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Landowner says policy was broken

A Buckingham County landowner says Dominion violated its own agreed-to survey process in work on the proposed Atlantic Coast Pipeline while the firm contents it followed the policy.

Quinn Robinson, who owns 70 acres near Andersonville — which the 42-inch natural gas pipeline would span of approved by the Federal Energy Regulatory Commission — alleges that a majority of the survey crew members performing work for the pipeline on his property on May 17 wouldn’t display a photo ID on or off video camera.

According to a video Robinson recorded, only two displayed their IDs when asked.

According to Robinson, during a survey process hearing in Buckingham Circuit Court, Dominion agreed that all Atlantic Coast Pipeline representatives on private property would wear visible ID tags.

Dominion is the lead firm proposing the pipeline — one spanning from West Virginia to North Carolina. As part of the project, Dominion is proposing a 53,515 horsepower natural-gas fired compressor station on Route 56 between Union Hill and Shelton Store roads.

“This was their stipulation,” Robinson said, “and I considered it in terms of an agreement that was made in court.”

“There is no legal requirement that the surveyors carry ID badges,” said Dominion spokesman Aaron Ruby. “However, we voluntarily adopted a policy requiring all of our employees, all of our contractors performing surveys to carry ID badges.”

“We do not require, and honestly, we don’t expect that they should have to display their ID badges on camera,” Ruby said. “They’ve got important work to do, and they’re just trying to do their job. If they don’t feel comfortable with having their names and IDs videotaped and posted on social media, then we have to respect their decision.”

Ruby said all survey crew members “on that property were carrying their IDs, with an exception of a couple recent hires who had not received their badges yet. And, when our lead land agent on the site learned that these individuals did not have their ID badges, he instructed them to leave the work area and they did not continue to perform the surveys.”

He said the safety and security of employees and contractors was “paramount.”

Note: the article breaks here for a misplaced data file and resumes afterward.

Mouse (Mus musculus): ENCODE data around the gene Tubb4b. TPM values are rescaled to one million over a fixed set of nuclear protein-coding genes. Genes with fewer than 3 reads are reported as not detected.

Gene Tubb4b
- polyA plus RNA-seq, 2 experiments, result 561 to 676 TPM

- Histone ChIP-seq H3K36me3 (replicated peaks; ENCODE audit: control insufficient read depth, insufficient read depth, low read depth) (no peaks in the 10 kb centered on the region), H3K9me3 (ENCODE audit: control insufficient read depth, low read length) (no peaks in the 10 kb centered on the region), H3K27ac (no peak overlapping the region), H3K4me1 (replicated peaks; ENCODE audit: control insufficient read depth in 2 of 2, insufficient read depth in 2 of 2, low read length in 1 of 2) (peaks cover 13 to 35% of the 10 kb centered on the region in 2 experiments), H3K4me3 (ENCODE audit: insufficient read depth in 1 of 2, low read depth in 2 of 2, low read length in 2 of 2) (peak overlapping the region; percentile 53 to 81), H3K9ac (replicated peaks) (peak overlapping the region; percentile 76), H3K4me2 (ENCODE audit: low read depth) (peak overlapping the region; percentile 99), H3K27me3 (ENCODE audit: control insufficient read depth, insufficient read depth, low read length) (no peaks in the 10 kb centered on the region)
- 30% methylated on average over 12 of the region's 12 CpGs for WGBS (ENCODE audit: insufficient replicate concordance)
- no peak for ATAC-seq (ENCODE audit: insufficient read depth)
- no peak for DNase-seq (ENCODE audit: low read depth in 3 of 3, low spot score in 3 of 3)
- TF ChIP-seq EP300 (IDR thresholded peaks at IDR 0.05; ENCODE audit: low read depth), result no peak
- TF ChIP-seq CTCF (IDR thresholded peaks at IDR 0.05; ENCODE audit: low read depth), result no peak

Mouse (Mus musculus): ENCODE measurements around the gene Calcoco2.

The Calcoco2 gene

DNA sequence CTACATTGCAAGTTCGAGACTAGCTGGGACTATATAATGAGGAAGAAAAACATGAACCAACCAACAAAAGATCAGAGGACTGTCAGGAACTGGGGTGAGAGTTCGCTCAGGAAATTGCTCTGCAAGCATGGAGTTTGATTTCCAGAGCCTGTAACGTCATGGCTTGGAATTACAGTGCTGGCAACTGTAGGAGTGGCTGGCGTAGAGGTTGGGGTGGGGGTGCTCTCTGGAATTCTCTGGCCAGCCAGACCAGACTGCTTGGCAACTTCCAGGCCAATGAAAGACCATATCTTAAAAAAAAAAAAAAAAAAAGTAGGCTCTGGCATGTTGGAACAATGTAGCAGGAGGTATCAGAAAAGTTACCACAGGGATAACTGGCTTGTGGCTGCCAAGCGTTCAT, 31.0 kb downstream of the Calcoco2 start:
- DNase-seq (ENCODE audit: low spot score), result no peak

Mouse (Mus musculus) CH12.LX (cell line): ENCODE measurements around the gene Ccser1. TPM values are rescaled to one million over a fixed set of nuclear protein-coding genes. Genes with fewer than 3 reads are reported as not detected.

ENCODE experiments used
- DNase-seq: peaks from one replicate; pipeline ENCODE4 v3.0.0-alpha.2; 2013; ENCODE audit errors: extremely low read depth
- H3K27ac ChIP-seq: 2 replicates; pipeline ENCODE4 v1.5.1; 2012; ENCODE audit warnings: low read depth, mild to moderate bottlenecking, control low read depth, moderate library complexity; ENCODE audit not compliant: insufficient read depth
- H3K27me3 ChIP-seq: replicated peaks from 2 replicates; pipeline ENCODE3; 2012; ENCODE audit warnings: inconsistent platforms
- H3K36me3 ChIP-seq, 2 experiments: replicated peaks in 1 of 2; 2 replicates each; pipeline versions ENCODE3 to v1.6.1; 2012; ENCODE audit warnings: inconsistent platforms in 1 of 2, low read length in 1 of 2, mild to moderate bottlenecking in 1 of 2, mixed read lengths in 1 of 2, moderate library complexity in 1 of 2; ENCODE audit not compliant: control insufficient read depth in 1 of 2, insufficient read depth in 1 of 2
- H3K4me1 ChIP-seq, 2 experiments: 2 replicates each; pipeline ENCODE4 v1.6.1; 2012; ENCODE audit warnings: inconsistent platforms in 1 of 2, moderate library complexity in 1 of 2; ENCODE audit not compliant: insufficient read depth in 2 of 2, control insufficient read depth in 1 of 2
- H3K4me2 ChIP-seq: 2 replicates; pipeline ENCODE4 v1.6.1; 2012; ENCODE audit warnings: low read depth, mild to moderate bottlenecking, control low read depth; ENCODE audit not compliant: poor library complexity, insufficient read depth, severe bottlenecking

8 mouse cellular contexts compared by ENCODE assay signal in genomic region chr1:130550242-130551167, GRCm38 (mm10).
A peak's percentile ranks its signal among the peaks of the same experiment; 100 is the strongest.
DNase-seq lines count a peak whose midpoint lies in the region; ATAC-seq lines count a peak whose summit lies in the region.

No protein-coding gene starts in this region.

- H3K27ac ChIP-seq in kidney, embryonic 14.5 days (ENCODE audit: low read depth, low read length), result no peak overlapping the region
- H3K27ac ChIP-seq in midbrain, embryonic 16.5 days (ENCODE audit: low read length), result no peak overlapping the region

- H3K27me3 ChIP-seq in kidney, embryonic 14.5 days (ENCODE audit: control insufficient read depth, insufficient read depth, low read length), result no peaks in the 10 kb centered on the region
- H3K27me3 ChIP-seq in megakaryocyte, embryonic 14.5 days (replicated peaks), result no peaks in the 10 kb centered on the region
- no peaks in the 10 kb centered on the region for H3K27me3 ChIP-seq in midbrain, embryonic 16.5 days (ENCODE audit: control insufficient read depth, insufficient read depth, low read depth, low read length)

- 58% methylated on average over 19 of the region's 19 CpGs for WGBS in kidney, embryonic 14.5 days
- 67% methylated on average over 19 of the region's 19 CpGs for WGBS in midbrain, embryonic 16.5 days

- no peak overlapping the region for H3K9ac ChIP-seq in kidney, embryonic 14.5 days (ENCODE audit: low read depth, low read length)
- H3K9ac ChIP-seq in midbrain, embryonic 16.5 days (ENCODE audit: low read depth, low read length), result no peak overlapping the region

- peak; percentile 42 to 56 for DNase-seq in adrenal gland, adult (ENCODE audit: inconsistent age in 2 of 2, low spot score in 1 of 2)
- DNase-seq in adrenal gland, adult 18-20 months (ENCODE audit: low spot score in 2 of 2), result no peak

If a landowner requests to see crewmembers IDs, they need to show them, but not on camera, Ruby said.

“I went out and said ‘Hello’ and ‘I was the landowner and I wanted to see what was going on,’” Robinson said about the day of the surveying. “This Austin Russell, who was with Doyle, he was waving the copy of the court order from Judge (Donald) Blessing … There were conditions.”

In Robinson’s video, two men showed him their IDs.

“Yeah, but I ain’t going to show you with the camera on,” one man told Robinson in the video. “You don’t need my name,” the surveyor said.

“That’s completely false,” Robinson said of Dominion’s assertion that only two didn’t have their IDs. He said there were about nine people on his property surveying.

“As far as I know, none of them left during the course of the day … One man had a tag … It wasn’t visible in any way. And none of the others would provide them.”

Robinson said he was filming with his camera most of the time he was interacting with the surveyors.

“It was my property and I still have the right film them. …”

“I wanted to know who they were,” Robinson said. He said he’s undecided on his actions regarding the incident going forward. “It’s trying to determine who was ultimately responsible.”

“The last board (of supervisors thought) there was some jobs,” Robinson said regarding the pipeline. “The county sold us out to the lures of tax money. We were expendable. We were sacrificed. And that’s despicable. To me, it shows desperation and a lack of planning. I think Dominion came here, to this area, because you’ve got lots of old people, undereducated people without the resources to fight it. They didn’t go through Albemarle, big surprise.”

He said putting the pipeline was like going back to “harvesting whales for oil. We have a better way of doing this.”

Said Ruby: “All the other personnel on that property on that day had their IDs, but they did not feel comfortable displaying their IDs on video camera of have it posted … on the internet. I’ve got to respect their decision … You have to understand the position our surveyors are in. They are there to work and perform their jobs.”

“Mr. Robinson’s principal complaint is that Dominion told him in no uncertain terms that its survey crews would have visible picture-identification tags,” said Stephen Clarke, an attorney with Waldo & Lyle, P.C., representing Robinson. “And when Dominion went to court to get an order allowing it to enter for survey purposes, it showed the judge that survey process form and told him that was what its crews would be following. It’s wrong for Dominion to tell the court that all of its surveyors will have photo identification in order to get the court to rule in its favor, and then, once it gets a good ruling, go out into the field and immediately renege on that assurance.”